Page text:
Also, there can be no valuation without things to be valued.[5] Value is established once an individual's mind has interacted with a particular thing. The evaluation process is then establishes for what end, or purpose, a particular thing could be of use.

On this Carl Menger wrote,

Value is thus nothing inherent in goods, no property of them, nor an independent thing existing by itself. It is a judgment economizing men make about the importance of the goods at their disposal for the maintenance of their lives and well being. Hence value does not exist outside the consciousness of men. It is therefore, also quite erroneous to call a good that has value to economizing individuals a "value", or for economists to speak of "values" as of independent real things, and to objectify value in this way.[6]

The view that the valuation scale can be regarded as hard-wired in peoples' minds provides the foundation for the supply-demand curve framework. According to popular thinking, at a given price there is going to be a particular quantity of goods supplied and demanded.

Following the mainstream view of the law of declining marginal utility and a fixed valuation scale, mainstream thinkers have concluded that as a given price of a good falls, its quantity demanded increases while the quantity supplied declines. The culmination of the entire exercise is the intersection of the supply-demand curves, which establishes the equilibrium price. At this price the quantity supplied is equal to the quantity demanded.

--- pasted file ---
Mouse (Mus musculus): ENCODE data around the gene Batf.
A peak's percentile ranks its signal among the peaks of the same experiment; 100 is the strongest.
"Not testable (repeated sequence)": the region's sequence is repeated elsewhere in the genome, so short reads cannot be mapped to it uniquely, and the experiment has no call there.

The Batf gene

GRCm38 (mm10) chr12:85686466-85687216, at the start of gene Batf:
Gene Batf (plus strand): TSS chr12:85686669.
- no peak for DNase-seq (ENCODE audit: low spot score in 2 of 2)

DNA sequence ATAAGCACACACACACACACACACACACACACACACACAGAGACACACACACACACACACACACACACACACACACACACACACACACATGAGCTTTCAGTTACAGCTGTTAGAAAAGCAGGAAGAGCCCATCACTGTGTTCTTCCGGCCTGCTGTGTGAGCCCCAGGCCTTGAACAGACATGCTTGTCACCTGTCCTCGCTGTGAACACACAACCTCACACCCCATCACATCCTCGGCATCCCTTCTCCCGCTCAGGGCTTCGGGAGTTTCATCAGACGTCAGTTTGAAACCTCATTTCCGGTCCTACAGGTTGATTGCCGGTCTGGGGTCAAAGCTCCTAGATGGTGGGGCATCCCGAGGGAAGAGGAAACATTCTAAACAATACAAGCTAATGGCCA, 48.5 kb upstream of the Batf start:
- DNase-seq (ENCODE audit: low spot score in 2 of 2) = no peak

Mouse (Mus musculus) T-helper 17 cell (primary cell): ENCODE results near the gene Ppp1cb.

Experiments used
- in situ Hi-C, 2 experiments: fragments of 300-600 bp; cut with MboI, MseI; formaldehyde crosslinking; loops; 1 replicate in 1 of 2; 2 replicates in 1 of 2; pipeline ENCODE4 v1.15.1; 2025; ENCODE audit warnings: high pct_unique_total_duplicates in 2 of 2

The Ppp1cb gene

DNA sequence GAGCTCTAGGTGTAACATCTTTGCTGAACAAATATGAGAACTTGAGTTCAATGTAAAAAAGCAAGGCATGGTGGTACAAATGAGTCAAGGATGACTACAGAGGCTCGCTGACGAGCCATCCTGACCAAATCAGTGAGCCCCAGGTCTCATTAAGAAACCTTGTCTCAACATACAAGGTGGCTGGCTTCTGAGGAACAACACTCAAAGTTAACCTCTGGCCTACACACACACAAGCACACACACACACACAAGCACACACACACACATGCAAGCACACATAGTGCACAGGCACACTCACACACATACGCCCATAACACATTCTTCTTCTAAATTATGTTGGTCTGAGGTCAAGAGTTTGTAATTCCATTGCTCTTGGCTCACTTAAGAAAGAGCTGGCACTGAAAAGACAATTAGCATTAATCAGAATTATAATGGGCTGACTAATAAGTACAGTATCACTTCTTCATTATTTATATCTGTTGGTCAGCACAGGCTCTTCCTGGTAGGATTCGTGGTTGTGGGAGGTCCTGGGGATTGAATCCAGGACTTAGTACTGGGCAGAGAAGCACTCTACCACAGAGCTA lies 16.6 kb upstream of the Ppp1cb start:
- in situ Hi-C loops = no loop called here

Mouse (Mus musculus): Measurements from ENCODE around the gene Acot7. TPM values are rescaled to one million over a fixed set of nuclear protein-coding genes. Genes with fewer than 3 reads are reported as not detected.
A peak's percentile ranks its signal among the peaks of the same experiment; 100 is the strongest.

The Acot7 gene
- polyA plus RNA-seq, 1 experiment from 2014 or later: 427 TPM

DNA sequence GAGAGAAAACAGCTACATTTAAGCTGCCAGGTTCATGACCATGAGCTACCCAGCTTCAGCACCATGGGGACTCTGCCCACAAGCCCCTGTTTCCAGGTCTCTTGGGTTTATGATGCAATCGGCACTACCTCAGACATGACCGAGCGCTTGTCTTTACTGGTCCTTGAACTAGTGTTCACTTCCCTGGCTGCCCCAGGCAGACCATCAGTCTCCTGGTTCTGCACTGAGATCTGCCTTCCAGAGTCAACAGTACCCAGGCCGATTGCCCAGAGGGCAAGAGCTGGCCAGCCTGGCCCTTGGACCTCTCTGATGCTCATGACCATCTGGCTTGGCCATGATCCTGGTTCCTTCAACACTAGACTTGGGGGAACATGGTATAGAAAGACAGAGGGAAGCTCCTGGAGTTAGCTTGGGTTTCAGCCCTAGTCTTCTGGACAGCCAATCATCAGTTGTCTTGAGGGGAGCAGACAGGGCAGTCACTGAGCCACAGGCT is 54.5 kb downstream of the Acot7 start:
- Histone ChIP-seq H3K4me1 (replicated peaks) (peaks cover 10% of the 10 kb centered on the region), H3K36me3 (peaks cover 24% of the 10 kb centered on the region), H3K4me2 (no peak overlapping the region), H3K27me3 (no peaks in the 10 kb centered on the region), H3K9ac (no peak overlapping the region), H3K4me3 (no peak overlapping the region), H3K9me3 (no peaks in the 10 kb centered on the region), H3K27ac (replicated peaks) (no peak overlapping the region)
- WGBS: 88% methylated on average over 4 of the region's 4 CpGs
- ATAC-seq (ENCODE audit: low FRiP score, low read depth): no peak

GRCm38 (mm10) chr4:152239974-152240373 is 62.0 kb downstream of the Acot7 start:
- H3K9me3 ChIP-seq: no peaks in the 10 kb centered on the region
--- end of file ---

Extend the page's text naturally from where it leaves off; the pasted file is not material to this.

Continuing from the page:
The law of supply and demand framework as presented by mainstream economics doesn't originate from the facts of reality but rather comes from the imaginary construction of economists. In the supply-demand curve framework there are no entrepreneurs. Instead, the shift of curves comes in response to various factors that set prices. For instance, it is held that a shift in the demand curve to the right for a given supply will lift the price of a good. The price will also increase if, for a given demand curve, the supply curve shifts to the left. In other words, the supply-demand curve framework doesn't deal with human beings but with automatons that react to various factors.

Since mainstream thinking ignores the fact that human action is about purposeful conduct, one is not surprised to find that their framework of price determination has nothing to do with human beings.

According to Mises, the prices of goods are not given as such; they are established in a particular transaction at a particular place and at a given time by human beings.

A market price is a real historical phenomenon, the quantitative ratio at which at a definite place and at a definite date two individuals exchanged definite quantities of two definite goods. It refers to the special conditions of the concrete act of exchange. It is ultimately determined by the value judgments of the individuals involved. It is not derived from the general price structure or from the structure of the prices of a special class of commodities or services. What is called the price structure is an abstract notion derived from a multiplicity of individual concrete prices. The market does not generate prices of land or motorcars in general nor wage rates in general, but prices for a certain piece of land and for a certain car and wage rates for a performance of a certain kind.[7]